John Benneth does all of this and more.

Apparently Benneth thinks he can just make stuff up as needed (not surprising from a homeopath). He claims I make money from treating patients (while also claiming I don’t see patients). He is unaware and likely does not care that I am a salaried academic – I do not directly derive income from treating patients, and my salary is much less than I would make as a private neurologist.

He claims that there is a well-funded anti-homeopathy movement. No, Mr. Benneth – the world does not revolve about you and your silly beliefs. There is a pro-science-based medicine movement – we care about high quality science in medicine.

We are also not (alas) well-funded. The New England Skeptical Society (which he mentions by name) has no corporate or government funding (no ties to Big Pharma), nor does science-based medicine, or the Institute for Science in Medicine. The NESS is funded entirely by individual donors and merchandising.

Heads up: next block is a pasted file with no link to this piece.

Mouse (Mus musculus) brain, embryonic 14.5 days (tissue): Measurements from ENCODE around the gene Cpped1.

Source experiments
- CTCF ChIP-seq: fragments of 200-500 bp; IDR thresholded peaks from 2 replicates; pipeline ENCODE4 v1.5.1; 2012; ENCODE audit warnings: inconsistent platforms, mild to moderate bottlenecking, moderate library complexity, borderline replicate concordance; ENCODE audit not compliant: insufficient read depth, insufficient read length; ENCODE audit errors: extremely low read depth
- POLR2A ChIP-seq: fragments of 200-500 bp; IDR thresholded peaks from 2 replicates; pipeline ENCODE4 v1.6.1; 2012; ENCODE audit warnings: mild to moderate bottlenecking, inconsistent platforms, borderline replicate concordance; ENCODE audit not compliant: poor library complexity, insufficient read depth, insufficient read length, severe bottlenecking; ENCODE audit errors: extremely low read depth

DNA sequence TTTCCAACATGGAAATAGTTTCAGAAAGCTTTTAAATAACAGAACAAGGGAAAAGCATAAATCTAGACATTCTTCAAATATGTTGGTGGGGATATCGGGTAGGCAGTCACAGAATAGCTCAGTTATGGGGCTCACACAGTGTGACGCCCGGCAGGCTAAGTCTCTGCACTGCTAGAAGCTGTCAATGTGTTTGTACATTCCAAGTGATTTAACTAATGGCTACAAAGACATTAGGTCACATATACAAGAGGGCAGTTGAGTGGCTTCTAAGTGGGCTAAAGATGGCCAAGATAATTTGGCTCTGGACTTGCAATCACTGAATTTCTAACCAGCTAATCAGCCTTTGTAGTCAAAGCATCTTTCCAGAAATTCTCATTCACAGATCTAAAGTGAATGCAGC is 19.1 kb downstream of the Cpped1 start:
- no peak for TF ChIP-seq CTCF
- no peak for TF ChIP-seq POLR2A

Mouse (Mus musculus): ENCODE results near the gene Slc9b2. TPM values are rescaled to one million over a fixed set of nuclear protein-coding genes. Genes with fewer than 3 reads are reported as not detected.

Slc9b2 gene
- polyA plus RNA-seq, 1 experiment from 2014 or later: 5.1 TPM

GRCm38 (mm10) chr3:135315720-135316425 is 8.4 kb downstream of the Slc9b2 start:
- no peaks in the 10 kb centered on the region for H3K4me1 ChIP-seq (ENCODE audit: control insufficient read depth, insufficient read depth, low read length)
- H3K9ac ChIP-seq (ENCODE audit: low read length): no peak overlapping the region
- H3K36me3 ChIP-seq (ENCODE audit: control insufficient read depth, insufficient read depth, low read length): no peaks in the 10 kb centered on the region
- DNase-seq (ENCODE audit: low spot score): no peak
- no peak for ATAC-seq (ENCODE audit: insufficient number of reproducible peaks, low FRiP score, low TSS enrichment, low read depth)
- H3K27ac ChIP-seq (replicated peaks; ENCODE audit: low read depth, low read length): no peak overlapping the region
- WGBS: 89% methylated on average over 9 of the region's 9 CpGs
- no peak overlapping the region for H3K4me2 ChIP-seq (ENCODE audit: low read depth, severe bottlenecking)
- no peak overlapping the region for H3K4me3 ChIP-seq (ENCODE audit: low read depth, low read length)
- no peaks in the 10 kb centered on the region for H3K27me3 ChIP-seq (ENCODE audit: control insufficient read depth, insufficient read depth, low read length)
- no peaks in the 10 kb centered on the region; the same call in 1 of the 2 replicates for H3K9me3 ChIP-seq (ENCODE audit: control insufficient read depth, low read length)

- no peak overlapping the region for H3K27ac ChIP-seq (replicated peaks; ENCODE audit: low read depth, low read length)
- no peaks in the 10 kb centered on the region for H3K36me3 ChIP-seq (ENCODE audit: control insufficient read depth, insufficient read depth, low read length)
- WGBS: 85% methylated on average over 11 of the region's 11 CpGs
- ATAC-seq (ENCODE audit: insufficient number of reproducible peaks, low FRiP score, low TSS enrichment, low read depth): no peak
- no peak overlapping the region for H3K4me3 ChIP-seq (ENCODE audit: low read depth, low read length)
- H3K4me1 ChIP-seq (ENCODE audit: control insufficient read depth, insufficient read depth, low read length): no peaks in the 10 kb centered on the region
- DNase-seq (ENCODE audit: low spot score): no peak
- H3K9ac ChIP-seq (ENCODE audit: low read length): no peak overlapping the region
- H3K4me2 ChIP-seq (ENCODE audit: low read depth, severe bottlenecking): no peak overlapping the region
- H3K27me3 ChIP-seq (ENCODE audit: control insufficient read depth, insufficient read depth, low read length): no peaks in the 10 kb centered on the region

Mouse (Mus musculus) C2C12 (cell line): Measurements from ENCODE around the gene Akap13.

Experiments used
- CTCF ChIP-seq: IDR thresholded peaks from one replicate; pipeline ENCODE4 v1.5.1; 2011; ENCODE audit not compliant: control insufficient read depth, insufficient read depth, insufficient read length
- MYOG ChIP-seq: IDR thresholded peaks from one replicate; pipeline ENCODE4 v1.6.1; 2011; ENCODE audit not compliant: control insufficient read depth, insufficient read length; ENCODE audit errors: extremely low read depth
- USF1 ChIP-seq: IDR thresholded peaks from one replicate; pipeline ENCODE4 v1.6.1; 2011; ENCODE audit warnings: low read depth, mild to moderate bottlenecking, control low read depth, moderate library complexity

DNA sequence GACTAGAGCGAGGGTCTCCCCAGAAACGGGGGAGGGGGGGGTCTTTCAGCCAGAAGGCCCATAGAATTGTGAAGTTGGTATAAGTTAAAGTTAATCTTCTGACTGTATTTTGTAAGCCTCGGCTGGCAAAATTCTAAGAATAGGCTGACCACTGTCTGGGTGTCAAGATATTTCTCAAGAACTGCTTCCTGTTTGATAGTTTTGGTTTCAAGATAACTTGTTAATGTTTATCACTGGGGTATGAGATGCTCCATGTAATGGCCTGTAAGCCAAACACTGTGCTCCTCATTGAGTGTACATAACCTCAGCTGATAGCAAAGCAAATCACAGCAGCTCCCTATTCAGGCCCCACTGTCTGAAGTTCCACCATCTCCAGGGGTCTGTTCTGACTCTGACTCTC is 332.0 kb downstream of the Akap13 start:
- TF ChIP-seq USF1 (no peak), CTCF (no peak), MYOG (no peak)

I challenge Benneth to provide evidence for the sinister conspiracy he alleges.

Benneth further launches into a massive non-sequitur – claiming that mainstream medicine cannot cure anything, it only provides “poisons” – by which he means approved pharmaceuticals. He repeats the canard oft-cited by cranks that mainstream medicine is the third leading cause of death in the US. Harriet Hall did a nice takedown of this fallacy – in essence, it focuses only on risk and not on benefit. But scientific medicine is about risk vs benefit, and it is clear from the evidence that science-based medicine has benefit in excess of risk.

I will ignore the bulk of Benneth’s personal libel – suffice to say it is beneath contempt. He does make an attempt at an evidence-based argument, but he completely botches it. He argues that there are many studies showing an effect for homeopathic remedies on plants, animals, and cells in culture. This, he argues, rules out the placebo effect.